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The Relationship Between Lichen Planus and Thyroid Autoimmunity

Published October 12 2015

People with an autoimmune thyroid condition such as Graves’ Disease and Hashimoto’s Thyroiditis are more likely to develop other autoimmune conditions.  One of these conditions is known as lichen planus.  This is an autoimmune condition that affects the skin, oral mucosa, genital mucosa, scalp, and nails (1) [1].  While it can be challenging to deal with any autoimmune condition, when lichen planus is present on mucous membranes it can be very difficult to treat, and unfortunately this is commonly the case.

Some of the more common symptoms of lichen planus include tenderness or pain, it can cause itchiness, can lead to a dry mouth, hair loss, a metallic taste in the mouth, and even nail abnormalities (2) [2].  Lichen planus lesions are described using the following six P’s (3) [3]:







Lichen planus affects the oral mucosa most frequently, although it may also involve other mucosa and the skin (4) [4].  The conventional medical treatment usually involves topical steroids, although systemic steroids may be used in severe cases.  Laser therapy can be an effective treatment option (5) [5] (6) [6], and it comes with no known side effects.  This doesn’t do anything to address the autoimmune component, but it might be an option to consider for those with painful lesions.  There is a small risk of oral lichen planus transforming into squamous cell carcinoma (7) [7] (8) [8].

Lichen Planus and Thyroid Health

Numerous studies have shown a correlation between lichen planus and autoimmune thyroid conditions.  One small study identified different dermatologic conditions associated with thyroid disease, and showed that lichen planus was the second most common condition, right after alopecia areata (9) [9].  Another study involving 105 patients with oral lichen planus showed that 14.3% had Hashimoto’s Thyroiditis (10) [10].  A case-control study showed an association of oral lichen planus with thyroid disease (11) [11].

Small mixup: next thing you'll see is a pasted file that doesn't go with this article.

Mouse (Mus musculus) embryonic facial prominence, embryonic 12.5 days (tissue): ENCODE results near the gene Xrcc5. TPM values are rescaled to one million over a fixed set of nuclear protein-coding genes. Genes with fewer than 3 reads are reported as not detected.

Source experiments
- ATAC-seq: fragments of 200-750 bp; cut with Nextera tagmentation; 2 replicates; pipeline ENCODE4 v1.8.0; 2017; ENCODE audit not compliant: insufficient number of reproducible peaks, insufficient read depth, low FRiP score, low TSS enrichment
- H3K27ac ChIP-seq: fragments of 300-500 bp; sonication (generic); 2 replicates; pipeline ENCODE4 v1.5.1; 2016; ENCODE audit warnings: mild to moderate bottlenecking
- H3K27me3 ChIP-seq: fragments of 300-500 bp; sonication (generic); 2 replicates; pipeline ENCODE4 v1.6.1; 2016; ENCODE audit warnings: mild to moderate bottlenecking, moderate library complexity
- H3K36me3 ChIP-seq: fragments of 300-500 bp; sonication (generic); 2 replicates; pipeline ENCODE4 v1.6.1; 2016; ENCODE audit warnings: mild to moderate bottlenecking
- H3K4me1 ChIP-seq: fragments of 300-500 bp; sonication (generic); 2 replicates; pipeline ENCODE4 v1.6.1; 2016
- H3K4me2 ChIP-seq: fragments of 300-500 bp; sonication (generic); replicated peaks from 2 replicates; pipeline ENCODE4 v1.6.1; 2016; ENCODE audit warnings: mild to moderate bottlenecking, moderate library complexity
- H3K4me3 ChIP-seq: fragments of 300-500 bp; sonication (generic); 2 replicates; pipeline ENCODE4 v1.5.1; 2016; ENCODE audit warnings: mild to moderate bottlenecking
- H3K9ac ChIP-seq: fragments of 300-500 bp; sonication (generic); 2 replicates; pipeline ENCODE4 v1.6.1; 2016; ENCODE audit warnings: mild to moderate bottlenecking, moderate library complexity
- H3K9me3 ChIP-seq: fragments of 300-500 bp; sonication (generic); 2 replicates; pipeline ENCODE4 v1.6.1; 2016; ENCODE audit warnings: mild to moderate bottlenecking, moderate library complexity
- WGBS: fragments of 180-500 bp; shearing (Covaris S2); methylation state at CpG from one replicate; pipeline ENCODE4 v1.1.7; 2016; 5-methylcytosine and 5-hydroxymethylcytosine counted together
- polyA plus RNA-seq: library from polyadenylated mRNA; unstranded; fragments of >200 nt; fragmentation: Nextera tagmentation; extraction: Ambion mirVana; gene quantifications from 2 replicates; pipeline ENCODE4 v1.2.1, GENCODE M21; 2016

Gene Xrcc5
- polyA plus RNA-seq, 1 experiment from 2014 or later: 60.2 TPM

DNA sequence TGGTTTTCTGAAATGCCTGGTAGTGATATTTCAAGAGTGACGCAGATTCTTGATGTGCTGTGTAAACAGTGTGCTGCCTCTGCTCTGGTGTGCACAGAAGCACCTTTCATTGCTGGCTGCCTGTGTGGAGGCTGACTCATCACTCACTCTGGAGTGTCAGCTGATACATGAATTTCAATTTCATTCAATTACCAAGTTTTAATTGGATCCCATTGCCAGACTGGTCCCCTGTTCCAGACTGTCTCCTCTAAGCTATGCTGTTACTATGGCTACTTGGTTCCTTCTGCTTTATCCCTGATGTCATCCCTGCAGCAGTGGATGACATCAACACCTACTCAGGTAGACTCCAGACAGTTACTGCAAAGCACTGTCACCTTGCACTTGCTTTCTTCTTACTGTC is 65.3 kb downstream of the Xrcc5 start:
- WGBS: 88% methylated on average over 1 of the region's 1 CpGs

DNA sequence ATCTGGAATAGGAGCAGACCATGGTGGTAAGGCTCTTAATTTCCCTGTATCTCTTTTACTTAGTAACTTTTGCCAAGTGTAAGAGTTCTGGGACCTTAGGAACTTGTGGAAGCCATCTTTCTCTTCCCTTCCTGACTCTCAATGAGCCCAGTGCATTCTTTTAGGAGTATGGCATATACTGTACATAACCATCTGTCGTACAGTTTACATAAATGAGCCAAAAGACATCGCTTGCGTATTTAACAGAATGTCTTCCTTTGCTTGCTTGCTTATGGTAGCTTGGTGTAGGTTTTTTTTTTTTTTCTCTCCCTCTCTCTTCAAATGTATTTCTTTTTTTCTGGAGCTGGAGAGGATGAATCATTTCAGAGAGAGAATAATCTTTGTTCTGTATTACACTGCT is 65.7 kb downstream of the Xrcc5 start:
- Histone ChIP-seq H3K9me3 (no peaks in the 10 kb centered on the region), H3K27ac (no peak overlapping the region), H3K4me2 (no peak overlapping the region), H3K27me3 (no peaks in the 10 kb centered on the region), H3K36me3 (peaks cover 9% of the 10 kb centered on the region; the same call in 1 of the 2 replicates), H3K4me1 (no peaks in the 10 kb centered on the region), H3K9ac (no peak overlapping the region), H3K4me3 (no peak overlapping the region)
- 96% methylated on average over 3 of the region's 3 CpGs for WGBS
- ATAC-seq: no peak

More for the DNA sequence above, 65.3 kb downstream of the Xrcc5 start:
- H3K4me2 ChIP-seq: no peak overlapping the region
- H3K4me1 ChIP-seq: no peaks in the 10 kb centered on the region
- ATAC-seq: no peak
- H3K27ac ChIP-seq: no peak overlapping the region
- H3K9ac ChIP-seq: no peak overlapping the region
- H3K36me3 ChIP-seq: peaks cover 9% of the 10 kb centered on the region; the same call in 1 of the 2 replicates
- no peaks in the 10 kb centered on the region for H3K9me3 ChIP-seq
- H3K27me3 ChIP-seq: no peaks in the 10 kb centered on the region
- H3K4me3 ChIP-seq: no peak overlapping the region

Can People With Lichen Planus Benefit From A Natural Treatment Approach?

Most, if not all autoimmune conditions can benefit from natural treatment methods.  This isn’t meant to suggest that everyone with an autoimmune condition can get into a state of remission by following a natural treatment protocol.  But by improving the health of their immune system one usually will notice a significant improvement.

But how can one improve the health of their immune system?  Autoimmune conditions such as lichen planus involve cytokines.  Some natural healthcare professionals use herbs and nutrients to balance the Th1 and Th2 pathways.  However, the problem with this is that not all autoimmune conditions are predominantly Th1 or Th2 dominant, and this is the case with lichen planus.  While some studies have shown that this condition involves Th1 cytokines (12) [12], other studies have shown a state of Th2 dominance with lichen planus (13) [13].

Remove the Trigger and Reduce Cytokines